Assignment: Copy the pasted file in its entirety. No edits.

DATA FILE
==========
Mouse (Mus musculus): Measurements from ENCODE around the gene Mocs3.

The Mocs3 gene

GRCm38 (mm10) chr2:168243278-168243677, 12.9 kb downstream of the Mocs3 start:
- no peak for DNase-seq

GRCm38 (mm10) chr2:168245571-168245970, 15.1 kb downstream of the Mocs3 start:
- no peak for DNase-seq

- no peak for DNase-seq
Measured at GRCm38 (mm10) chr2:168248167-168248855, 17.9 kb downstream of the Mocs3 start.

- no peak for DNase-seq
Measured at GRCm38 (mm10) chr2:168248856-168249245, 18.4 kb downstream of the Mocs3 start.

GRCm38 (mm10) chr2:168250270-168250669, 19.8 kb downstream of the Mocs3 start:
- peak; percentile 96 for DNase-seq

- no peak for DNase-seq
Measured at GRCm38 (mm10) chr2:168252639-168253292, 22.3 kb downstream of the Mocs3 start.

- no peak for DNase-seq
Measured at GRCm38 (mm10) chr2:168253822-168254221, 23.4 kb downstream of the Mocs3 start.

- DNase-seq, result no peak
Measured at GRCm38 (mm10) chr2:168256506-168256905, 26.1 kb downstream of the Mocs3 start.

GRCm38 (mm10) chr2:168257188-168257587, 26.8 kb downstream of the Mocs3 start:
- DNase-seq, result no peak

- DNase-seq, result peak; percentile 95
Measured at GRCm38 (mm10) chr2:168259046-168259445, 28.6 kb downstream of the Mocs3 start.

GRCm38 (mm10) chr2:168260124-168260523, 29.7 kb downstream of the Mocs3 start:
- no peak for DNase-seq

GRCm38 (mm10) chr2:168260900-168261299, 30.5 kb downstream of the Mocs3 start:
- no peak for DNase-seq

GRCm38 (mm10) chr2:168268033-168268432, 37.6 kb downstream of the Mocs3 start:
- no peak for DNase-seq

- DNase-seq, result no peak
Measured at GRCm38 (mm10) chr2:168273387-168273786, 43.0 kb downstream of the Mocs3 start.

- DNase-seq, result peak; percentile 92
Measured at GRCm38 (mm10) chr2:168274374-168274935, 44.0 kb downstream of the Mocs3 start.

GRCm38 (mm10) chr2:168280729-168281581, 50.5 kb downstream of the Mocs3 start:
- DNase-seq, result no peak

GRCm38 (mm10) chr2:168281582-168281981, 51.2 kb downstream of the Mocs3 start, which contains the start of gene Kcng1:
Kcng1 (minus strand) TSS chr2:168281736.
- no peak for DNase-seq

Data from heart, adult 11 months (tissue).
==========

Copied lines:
Mouse (Mus musculus): Measurements from ENCODE around the gene Mocs3.

The Mocs3 gene

GRCm38 (mm10) chr2:168243278-168243677, 12.9 kb downstream of the Mocs3 start:
- no peak for DNase-seq

GRCm38 (mm10) chr2:168245571-168245970, 15.1 kb downstream of the Mocs3 start:
- no peak for DNase-seq

- no peak for DNase-seq
Measured at GRCm38 (mm10) chr2:168248167-168248855, 17.9 kb downstream of the Mocs3 start.

- no peak for DNase-seq
Measured at GRCm38 (mm10) chr2:168248856-168249245, 18.4 kb downstream of the Mocs3 start.

GRCm38 (mm10) chr2:168250270-168250669, 19.8 kb downstream of the Mocs3 start:
- peak; percentile 96 for DNase-seq

- no peak for DNase-seq
Measured at GRCm38 (mm10) chr2:168252639-168253292, 22.3 kb downstream of the Mocs3 start.

- no peak for DNase-seq
Measured at GRCm38 (mm10) chr2:168253822-168254221, 23.4 kb downstream of the Mocs3 start.

- DNase-seq, result no peak
Measured at GRCm38 (mm10) chr2:168256506-168256905, 26.1 kb downstream of the Mocs3 start.

GRCm38 (mm10) chr2:168257188-168257587, 26.8 kb downstream of the Mocs3 start:
- DNase-seq, result no peak

- DNase-seq, result peak; percentile 95
Measured at GRCm38 (mm10) chr2:168259046-168259445, 28.6 kb downstream of the Mocs3 start.

GRCm38 (mm10) chr2:168260124-168260523, 29.7 kb downstream of the Mocs3 start:
- no peak for DNase-seq

GRCm38 (mm10) chr2:168260900-168261299, 30.5 kb downstream of the Mocs3 start:
- no peak for DNase-seq

GRCm38 (mm10) chr2:168268033-168268432, 37.6 kb downstream of the Mocs3 start:
- no peak for DNase-seq

- DNase-seq, result no peak
Measured at GRCm38 (mm10) chr2:168273387-168273786, 43.0 kb downstream of the Mocs3 start.

- DNase-seq, result peak; percentile 92
Measured at GRCm38 (mm10) chr2:168274374-168274935, 44.0 kb downstream of the Mocs3 start.

GRCm38 (mm10) chr2:168280729-168281581, 50.5 kb downstream of the Mocs3 start:
- DNase-seq, result no peak

GRCm38 (mm10) chr2:168281582-168281981, 51.2 kb downstream of the Mocs3 start, which contains the start of gene Kcng1:
Kcng1 (minus strand) TSS chr2:168281736.
- no peak for DNase-seq

Data from heart, adult 11 months (tissue).